Preview: Hanasaku Iroha


Time for the next installment of “Riyoga Disagrees with Popular Opinion and Pisses People Off.” First was The World God Only Knows, then Dog Days, and now it’s time for Hanasaku Iroha.

Alright, maybe the “pisses people off” bit is an exaggeration, but I’m willing to bet one of these days I’m going to rub someone the wrong way.

Hansaku Iroha is about Ohana. It’s all about Ohana.snap2

Sometimes it even seems like Ohana knows she’s the main character of a show. She never really hesitates to let out lengthy monologues that serve no real purpose.

Ohana doesn’t even really care about herself. She just wants to go through the motions of life and doesn’t have any ambitions. She does seem to hint that she hopes for abnormalities to happen in her life when she likes the idea of “ruining herself,” though.

She completely contradicts this multiple times, though. Take the whole thing with Ko, for example.snap3


What, not out of the ordinary enough for you? Even if she doesn’t have feelings for him, she could have handled that much better. She admitted after Ko ran off that she was planning on running off, too. That’s not how you treat your problems.

This is the part where people start getting mad at me and saying, “But Riyoga! It’s a story about growing up! Of course she isn’t perfect!” Yes, that is true, but you can make a story about growing up with having a character be this irritating. She has no goals, she doesn’t know how to treat difficult situations even when they deal with her best (only) friend, and her monologues just make her seem like she’s full of herself.

If she grows out of this, then that’s great, I look forward to it. But right now, she annoys me. Especially this part.snap5

Of course he didn’t, you twat. He’s a guy that beats around the bush when it comes to his feelings because he’s too nervous to be straightforward. He finally summoned the courage to say it to your face and you blew it off completely. He had every right to blow you off, too.

She did say it as a more matter-of-fact thing than a disappointed thing, but the fact that she said it at all means she thought there was a chance he’d show up. Because everyone forgives you instantly, right? Just like how you forgive other people for stuff. Oh wait…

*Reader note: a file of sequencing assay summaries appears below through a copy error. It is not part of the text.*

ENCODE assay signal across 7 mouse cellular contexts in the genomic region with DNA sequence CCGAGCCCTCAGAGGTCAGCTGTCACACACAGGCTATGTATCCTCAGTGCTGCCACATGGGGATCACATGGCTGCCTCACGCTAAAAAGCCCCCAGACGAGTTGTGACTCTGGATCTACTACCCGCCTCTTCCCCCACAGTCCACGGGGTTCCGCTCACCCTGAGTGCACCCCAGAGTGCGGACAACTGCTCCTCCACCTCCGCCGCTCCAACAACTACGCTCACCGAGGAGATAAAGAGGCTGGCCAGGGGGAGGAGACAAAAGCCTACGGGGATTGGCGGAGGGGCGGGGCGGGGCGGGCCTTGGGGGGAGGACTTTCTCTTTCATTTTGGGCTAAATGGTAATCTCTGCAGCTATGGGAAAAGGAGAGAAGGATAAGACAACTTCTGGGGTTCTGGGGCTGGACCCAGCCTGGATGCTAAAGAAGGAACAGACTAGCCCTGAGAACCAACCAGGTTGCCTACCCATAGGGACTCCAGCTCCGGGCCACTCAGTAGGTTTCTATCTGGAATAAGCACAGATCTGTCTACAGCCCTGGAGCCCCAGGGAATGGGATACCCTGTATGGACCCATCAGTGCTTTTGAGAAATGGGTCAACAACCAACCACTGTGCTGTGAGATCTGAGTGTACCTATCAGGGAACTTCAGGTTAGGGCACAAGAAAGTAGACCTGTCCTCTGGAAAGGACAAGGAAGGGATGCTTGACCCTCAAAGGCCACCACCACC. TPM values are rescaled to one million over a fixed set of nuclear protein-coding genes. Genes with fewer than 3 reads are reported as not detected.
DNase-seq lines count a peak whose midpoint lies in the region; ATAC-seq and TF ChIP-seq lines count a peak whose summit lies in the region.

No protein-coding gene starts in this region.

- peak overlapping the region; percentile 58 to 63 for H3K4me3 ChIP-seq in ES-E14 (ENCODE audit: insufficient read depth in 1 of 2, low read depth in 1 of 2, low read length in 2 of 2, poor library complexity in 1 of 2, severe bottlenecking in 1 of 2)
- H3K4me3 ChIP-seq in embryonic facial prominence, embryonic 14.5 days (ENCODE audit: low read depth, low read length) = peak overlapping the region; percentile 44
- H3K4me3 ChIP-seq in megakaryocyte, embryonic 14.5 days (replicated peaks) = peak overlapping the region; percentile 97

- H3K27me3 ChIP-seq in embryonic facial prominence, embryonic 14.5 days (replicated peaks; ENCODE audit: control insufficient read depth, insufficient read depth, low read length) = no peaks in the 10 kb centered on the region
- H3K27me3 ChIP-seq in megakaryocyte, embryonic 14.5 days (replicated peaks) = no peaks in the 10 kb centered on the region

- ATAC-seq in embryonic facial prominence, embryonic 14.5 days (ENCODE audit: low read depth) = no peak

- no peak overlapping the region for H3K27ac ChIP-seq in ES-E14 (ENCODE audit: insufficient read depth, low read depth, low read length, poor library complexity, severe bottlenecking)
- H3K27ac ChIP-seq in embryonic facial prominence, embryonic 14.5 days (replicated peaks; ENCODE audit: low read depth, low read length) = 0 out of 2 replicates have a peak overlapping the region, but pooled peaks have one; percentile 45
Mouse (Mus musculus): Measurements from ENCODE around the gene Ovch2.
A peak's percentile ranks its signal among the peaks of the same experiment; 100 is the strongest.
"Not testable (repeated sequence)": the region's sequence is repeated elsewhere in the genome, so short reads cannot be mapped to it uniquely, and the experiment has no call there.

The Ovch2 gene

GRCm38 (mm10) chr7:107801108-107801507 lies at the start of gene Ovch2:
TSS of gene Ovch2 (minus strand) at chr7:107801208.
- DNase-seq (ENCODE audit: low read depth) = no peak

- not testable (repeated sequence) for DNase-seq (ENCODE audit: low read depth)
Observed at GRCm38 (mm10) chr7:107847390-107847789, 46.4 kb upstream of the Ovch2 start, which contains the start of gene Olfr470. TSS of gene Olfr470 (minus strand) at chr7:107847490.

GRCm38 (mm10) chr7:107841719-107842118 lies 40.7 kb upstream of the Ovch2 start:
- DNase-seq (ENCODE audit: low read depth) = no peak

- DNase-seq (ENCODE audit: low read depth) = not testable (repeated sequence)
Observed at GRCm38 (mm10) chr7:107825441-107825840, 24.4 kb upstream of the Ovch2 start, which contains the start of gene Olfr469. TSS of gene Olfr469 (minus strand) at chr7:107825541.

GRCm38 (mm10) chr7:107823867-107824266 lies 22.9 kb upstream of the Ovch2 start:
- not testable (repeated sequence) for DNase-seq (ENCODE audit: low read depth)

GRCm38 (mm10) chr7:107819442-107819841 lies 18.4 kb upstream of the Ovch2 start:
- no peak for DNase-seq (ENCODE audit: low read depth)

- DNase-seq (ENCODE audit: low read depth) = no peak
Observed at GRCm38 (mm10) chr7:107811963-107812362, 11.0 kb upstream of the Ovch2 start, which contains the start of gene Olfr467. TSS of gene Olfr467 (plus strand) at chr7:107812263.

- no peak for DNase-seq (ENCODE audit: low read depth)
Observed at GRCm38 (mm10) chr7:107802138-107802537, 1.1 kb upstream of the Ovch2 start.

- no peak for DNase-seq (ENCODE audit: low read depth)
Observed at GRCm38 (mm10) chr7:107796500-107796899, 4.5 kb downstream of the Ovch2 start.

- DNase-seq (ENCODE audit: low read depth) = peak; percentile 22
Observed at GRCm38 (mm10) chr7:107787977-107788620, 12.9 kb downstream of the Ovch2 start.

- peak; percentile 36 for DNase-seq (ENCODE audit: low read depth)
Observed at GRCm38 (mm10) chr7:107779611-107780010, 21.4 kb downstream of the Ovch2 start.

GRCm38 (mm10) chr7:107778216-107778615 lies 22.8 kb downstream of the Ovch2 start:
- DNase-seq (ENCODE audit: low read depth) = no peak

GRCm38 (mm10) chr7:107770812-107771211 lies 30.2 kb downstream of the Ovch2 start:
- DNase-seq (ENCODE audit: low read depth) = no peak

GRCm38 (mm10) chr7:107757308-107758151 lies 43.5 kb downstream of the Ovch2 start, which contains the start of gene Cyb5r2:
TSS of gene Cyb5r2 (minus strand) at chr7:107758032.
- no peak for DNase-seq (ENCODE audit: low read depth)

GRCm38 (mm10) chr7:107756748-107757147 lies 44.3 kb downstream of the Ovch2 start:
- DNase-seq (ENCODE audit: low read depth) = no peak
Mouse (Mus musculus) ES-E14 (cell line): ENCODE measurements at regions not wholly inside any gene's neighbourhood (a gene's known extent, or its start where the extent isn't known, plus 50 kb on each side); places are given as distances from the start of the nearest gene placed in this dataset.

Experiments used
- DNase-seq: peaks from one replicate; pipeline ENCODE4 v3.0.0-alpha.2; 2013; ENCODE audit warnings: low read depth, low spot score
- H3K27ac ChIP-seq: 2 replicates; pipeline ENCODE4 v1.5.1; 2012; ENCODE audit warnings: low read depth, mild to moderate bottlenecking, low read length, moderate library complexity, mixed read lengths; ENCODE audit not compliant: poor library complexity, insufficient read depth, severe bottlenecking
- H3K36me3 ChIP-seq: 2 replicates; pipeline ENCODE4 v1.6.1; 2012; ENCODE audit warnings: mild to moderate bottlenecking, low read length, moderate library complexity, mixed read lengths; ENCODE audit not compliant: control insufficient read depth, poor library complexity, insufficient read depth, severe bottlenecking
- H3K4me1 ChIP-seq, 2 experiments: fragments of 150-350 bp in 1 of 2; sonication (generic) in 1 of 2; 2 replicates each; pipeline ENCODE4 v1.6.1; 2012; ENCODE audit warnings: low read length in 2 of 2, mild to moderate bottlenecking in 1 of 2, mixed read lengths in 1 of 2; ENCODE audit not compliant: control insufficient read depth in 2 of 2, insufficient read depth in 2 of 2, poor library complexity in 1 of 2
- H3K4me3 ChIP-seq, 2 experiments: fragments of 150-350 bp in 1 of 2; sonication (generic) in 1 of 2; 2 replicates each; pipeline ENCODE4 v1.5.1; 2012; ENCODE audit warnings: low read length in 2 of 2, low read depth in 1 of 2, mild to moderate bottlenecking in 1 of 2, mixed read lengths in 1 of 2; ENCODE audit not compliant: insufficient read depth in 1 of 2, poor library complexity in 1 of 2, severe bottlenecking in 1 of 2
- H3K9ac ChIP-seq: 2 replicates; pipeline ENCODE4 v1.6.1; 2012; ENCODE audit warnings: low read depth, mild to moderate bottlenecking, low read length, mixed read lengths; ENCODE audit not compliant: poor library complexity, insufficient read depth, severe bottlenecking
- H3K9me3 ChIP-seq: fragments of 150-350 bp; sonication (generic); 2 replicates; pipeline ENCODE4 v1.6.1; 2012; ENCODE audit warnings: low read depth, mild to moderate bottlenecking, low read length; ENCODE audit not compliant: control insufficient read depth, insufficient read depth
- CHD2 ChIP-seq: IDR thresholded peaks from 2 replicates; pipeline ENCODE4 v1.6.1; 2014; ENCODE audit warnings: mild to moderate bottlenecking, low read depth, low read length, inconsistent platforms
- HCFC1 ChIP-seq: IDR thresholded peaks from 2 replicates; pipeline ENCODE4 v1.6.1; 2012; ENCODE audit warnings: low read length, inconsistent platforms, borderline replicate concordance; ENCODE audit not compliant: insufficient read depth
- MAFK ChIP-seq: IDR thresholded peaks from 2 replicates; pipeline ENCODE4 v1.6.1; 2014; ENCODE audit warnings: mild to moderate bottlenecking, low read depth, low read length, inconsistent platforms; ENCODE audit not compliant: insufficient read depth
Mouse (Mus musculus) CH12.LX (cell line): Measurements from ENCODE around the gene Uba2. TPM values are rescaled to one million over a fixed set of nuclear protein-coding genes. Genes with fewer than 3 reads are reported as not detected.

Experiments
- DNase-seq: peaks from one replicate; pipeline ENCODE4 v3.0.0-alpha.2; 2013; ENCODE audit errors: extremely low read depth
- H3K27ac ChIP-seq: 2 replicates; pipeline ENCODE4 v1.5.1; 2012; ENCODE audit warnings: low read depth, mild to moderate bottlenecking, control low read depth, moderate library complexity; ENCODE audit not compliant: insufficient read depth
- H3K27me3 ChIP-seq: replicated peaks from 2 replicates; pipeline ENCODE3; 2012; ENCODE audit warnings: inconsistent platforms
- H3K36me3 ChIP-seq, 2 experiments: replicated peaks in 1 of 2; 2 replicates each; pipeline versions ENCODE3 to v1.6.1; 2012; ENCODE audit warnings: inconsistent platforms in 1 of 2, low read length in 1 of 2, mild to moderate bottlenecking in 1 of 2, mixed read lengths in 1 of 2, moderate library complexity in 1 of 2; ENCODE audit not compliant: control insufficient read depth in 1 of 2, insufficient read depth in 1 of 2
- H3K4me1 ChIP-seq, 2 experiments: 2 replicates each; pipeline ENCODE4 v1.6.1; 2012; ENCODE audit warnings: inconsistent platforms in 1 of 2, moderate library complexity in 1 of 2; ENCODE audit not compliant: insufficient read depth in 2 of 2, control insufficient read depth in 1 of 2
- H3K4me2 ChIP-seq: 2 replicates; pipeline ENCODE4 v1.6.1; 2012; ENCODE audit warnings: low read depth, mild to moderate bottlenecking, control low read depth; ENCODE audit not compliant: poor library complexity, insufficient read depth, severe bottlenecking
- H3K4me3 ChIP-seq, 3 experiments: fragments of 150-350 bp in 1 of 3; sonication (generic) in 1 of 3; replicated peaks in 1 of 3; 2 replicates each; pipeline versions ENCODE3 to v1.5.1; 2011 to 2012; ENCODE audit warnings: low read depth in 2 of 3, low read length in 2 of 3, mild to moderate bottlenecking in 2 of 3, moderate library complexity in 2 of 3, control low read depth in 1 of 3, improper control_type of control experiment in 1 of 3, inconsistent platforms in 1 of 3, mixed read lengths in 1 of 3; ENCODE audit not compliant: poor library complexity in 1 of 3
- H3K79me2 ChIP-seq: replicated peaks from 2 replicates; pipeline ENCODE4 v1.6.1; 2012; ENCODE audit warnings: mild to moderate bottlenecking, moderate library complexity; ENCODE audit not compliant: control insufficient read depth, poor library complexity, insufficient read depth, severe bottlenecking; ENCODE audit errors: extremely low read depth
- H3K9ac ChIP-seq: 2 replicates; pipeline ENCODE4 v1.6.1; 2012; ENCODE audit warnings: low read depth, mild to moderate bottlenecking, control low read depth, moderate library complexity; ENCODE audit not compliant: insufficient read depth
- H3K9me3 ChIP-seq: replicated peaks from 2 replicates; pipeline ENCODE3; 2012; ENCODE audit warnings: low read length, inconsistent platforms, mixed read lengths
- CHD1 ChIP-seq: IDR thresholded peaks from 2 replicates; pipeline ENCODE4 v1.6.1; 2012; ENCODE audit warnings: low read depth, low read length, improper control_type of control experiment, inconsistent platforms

Anyways, we also get more of Ohana’s, “I want a simple life yet am emo because I feel I deserve better without having to try” monologues.snap6

What is this, Twilight?

…Wait, I stopped giving a plot overview, didn’t I? Damnit.

Alright, so Ohana’s mother runs off with her boyfriend, abandoning Ohana. She has Ohana go to her grandmother’s, because abandoning her daughter was a terrible thing to do, and leaving her all alone at the apartment would have been even worse.

Upon arriving in the new town, Ohana finds out that her grandmother actually runs quite the extravagant inn.snap7

Right away, she meets a bunch of the staff, along with a lovely girl that nearly matches Ohana in an irritating contest. About 50% of her vocabulary seems to just be the word “die.”

The grandmother also tells Ohana that she isn’t taking her in as a daughter, but as a staff member. Ohana is extremely upset that the simple, boring life she clearly desired has instead become even slightly more exciting. Seriously, she’s upset that she can’t have more than a simple by-the-book life, and then when something abnormal happens she complains? Ugh.

Anyways, I’ll divert my attention to “die” girl, also known as Minko.

There’s a scene where she’s working in the kitchen and getting scolded for peeling some skins to thickly. When Ohana feels that Tohru, the assistant chef, is being a bit of a hardass.snap8

Just when Tohru is about to respond, Minko interjects.snap9

Now, I know the whole “mind your own business” argument all too well. I usually think of it as the “you’re right but I don’t want to acknowledge it” argument, though there are exceptions. However, the argument isn’t usually thrown at you by the person you’re defending.

It’s obvious Minko has feelings for Tohru, but that’s no excuse for being flipping bonkers. Unless it turns out she’s a masochist or something, and gets off from hearing Tohru get mad at her.

Moving on, there’s a scene where Ohana is cleaning out Minko’s futon, and it accidentally falls off the windowsill or whatever it was and falls on some customers. After apologizing profusely with her grandmother to the customers, her grandmother calls Minko over for a little mini-staff meeting with Ohana.

And this happens.snap10